Ennis resident and Rwandan native André Hakizimana, an economics masters graduate, has recently launched a new book charting a different take on Ireland’s economic downturn and what he feels can turn it around.
Ireland’s economic policies have not served it well in recent years, but not many people understand why the country’s people continue to suffer.
André has been living in Ennis since 2008 and considers it his adoptive home. He has earned a masters degree in economics from University College Cork and also a bachelors degree from NUI Galway.
In his book The Irish Economy-Past Present and Future: Causes of Irish Economic Recessions and Solutions for Growth, available locally in Ennis Bookshop, André examines the country’s economic policies and offers solutions for growth.
“After the crash of the Anglo-Irish Bank in 2008 some Irish people criticised the government, bankers and developers for the Irish financial and economic crisis. Others held the international financial crisis and the breakdown of the three largest United States investment banks (Lehman Brothers, Bear Stearns and Merrill Lynch) as the cause. This context inspired me to carry out research on Irish economic policy before and after Ireland’s independence from the United Kingdom. The research turned into this book,” he states.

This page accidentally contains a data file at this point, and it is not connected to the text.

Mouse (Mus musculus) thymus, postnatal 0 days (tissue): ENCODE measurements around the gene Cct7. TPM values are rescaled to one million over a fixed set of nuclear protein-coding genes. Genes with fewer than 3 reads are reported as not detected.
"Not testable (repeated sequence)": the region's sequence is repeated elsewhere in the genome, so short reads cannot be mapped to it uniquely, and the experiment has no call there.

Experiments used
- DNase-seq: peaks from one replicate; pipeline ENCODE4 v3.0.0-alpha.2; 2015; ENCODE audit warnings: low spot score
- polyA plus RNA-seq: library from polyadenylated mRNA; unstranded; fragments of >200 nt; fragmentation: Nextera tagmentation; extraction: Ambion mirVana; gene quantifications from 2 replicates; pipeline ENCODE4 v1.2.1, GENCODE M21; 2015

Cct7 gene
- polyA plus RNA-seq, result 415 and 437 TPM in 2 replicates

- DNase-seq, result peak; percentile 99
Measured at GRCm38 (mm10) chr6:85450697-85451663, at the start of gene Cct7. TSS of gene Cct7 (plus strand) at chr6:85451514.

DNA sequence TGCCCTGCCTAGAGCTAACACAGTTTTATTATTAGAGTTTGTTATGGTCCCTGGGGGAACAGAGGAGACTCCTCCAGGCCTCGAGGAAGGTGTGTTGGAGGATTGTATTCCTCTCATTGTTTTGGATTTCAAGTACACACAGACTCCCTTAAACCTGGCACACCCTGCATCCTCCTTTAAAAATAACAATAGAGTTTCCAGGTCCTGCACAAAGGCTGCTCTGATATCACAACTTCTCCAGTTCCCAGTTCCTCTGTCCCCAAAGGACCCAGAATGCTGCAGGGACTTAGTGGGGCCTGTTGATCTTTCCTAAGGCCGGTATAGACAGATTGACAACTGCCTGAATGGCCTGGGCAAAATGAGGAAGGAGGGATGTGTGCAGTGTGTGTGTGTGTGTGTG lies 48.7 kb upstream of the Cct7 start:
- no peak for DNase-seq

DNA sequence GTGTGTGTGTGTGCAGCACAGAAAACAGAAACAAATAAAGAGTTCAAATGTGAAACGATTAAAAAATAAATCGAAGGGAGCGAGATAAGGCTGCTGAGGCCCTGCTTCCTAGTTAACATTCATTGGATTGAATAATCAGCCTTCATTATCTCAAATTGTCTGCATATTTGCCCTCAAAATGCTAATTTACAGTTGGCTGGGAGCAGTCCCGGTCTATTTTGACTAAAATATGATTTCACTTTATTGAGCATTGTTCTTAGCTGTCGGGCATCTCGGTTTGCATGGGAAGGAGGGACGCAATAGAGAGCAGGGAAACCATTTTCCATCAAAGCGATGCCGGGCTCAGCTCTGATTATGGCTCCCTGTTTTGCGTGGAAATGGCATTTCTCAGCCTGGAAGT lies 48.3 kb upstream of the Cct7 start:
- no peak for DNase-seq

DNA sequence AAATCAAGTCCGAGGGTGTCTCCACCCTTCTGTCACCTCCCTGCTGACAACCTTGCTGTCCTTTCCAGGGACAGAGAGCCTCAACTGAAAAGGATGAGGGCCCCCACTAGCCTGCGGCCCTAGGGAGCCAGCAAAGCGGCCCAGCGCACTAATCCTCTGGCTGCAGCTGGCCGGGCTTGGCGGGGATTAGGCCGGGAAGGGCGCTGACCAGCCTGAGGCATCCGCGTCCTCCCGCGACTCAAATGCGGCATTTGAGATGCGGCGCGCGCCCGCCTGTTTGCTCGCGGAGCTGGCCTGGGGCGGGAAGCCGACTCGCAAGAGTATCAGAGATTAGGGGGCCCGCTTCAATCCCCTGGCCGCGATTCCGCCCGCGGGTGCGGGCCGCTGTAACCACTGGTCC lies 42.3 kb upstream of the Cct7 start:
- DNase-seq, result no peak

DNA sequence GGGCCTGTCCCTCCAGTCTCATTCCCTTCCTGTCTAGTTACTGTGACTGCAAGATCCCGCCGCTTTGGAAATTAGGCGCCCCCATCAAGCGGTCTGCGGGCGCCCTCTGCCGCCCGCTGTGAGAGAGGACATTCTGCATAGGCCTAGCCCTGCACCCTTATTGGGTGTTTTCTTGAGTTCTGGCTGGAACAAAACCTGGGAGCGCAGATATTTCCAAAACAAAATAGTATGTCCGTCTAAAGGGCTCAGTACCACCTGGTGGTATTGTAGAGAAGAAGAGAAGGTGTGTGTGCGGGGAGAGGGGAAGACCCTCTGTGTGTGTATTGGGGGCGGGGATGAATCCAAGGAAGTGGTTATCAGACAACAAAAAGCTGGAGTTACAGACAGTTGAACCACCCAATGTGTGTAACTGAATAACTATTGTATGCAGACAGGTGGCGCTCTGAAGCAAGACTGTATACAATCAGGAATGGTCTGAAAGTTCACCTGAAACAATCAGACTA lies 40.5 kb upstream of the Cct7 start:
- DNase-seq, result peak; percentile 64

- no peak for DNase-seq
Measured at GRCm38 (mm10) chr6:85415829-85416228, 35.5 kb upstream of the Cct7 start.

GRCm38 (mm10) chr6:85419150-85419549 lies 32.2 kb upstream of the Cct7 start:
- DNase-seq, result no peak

He explained this study does not intend to criticise Irish policymakers, but instead seeks to address the origins of Irish economic growth, financial crises, and Irish recessions.
Speaking to The Clare Champion André explained, to his mind, the Irish people are too wrapped up in the blame game. He believes this is not helping the economy. He is also at variance with policy makers in that he believes Ireland will not come out of the recession by bringing in multinationals.
“Ireland needs to focus on its domestic economy because it provides economic protection. Multinational companies will only come to this country to make their profits and if they stop making a profit, they will close down and leave. They are not part of the core of an economy and it is wrong to depend on multinationals,” he said.
He highlighted domestic strategies such as tourism are key and he believes making the beauty spots of Ireland into tourist hubs will help drive the economy in the right direction.
“We need to develop services here, we cannot depend on manufacturing and multinationals as the core of our economy,” he said.
In his book, André considers what caused economic turmoil in Ireland’s financial markets in recent years, how some have begun working together to create healthy growth and he also examines why the country slipped into recession before and after achieving independence from Britain.
“Neither the 2008 recession in Ireland nor the country’s current financial crisis was caused by an international crisis or the crash of Anglo-Irish bank. Instead there are fundamental problems in the Irish economic strategy that are to blame and they could continue to hurt the country unless action is taken,” he concludes.